Many species interact in the wild, most often as predator and prey. But recent encounters between humpback whales and bottlenose dolphins reveal a playful side to interspecies interaction. In two different locations in Hawaii, scientists watched as dolphins "rode" the heads of whales: the whales lifted the dolphins up and out of the water, and then the dolphins slid back down. The two species seemed to cooperate in the activity, and neither displayed signs of aggression or distress. Whales and dolphins in Hawaiian waters often interact, but playful social activity such as this is extremely rare between species. The latest Bio Bulletin from the Museum's Science Bulletins program presents the first recorded examples of this type of behavior. Visitors to AMNH may view the video in the Hall of Biodiversity until February 9, 2012.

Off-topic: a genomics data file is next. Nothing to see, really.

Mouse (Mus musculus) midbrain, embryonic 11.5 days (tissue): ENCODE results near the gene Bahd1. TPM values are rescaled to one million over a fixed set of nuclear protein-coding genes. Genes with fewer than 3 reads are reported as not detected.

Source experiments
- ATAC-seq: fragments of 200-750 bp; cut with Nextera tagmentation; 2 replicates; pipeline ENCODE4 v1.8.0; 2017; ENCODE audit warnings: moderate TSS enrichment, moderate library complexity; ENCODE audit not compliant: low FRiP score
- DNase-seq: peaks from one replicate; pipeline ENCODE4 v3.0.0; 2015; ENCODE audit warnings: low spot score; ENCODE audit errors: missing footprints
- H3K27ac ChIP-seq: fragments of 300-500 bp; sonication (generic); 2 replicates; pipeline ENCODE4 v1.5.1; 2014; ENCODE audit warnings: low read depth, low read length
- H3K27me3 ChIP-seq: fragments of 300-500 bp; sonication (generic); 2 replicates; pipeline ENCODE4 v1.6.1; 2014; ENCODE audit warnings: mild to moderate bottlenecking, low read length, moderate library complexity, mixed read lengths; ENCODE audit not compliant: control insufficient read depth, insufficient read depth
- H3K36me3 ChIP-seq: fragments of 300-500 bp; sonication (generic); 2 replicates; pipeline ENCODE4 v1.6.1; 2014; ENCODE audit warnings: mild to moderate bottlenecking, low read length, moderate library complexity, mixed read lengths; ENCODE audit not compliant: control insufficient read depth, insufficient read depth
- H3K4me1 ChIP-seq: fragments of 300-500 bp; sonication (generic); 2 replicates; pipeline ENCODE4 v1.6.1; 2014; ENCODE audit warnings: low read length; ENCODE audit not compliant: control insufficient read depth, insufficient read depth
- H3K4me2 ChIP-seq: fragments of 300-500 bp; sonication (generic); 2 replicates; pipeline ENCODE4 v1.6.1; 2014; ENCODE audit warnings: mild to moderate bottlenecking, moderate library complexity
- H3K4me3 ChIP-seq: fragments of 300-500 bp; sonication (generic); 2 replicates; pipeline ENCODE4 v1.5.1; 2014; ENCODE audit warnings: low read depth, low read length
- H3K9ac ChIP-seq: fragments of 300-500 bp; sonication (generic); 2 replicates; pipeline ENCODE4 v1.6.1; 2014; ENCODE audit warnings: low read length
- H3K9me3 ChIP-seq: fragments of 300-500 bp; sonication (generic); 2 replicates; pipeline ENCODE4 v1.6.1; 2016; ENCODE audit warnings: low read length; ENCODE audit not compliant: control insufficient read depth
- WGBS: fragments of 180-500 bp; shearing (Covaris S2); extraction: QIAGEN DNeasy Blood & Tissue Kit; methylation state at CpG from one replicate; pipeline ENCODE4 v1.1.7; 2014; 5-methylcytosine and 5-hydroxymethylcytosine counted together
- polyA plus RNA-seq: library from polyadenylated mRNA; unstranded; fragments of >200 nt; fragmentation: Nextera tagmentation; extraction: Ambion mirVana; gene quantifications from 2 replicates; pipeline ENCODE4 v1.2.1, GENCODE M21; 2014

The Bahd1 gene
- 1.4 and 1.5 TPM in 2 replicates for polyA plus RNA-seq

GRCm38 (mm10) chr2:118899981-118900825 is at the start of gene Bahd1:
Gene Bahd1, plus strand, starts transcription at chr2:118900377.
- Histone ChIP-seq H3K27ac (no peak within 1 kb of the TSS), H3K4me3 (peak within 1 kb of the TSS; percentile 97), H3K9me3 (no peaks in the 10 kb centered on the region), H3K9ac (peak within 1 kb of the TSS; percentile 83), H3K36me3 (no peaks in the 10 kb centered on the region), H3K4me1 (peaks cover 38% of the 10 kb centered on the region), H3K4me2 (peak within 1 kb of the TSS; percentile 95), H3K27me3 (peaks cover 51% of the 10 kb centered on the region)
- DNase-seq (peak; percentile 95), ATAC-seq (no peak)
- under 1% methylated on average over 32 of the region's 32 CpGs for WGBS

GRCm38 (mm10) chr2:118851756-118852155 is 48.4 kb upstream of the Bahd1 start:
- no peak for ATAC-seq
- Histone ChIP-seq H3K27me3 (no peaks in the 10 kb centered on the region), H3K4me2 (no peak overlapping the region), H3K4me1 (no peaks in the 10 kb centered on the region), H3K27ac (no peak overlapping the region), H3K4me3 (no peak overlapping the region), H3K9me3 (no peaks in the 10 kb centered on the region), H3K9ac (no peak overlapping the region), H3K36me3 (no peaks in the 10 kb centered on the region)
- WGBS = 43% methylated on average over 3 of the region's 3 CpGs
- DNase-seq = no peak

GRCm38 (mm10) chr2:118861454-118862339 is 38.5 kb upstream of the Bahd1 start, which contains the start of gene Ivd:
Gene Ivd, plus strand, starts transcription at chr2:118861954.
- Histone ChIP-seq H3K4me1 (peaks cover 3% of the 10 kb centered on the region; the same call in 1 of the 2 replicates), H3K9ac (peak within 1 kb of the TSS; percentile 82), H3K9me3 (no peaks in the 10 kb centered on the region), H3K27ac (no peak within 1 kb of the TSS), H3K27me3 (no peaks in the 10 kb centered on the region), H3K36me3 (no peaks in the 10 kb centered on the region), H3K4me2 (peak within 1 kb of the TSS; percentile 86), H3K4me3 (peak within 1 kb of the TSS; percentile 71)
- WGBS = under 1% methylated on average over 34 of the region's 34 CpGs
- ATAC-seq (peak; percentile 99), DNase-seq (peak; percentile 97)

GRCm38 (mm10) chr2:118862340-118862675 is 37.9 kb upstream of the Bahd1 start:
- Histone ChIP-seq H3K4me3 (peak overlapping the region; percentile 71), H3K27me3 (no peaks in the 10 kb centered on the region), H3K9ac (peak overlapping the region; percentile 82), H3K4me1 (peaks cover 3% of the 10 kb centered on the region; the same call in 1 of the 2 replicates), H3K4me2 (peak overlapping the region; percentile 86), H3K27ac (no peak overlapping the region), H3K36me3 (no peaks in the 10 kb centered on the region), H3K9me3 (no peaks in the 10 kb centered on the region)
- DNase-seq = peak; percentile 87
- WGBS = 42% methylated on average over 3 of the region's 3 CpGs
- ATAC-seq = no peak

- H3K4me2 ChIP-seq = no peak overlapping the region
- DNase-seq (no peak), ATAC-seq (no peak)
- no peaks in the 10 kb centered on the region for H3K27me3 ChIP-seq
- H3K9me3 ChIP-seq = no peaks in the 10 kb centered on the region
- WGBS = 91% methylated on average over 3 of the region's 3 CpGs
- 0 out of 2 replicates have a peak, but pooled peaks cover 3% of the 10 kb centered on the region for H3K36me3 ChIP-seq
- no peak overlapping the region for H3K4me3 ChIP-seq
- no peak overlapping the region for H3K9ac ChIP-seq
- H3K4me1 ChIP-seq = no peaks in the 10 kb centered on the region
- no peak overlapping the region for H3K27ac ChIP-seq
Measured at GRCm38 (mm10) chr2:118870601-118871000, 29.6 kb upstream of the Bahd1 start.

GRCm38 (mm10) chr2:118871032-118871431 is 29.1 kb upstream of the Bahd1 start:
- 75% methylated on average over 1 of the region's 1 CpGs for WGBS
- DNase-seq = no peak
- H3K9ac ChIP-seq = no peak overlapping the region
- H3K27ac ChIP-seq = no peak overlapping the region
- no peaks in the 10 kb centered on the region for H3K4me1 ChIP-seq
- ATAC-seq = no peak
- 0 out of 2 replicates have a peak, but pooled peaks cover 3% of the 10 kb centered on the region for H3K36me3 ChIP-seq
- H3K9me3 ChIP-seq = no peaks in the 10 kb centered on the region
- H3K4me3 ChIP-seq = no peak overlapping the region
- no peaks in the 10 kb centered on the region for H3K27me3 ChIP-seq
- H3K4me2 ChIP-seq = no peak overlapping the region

Science Bulletins is a production of the National Center for Science Literacy, Education, and Technology (NCSLET), part of the Department of Education at the American Museum of Natural History. Find out more about Science Bulletins at http://www.amnh.org/sciencebulletins/.
Two Unusual Interactions Between a Bottlenose Dolphin (Tursiops truncatus) and a Humpback Whale (Megaptera novaeangliae) in Hawaiian Watershttp://bit.ly/yaLlSw
The Hawaii Association for Marine Education and Research, Inc.http://www.hamerhawaii.com/index.htm
National Marine Mammal Foundationhttp://nmmpfoundation.org/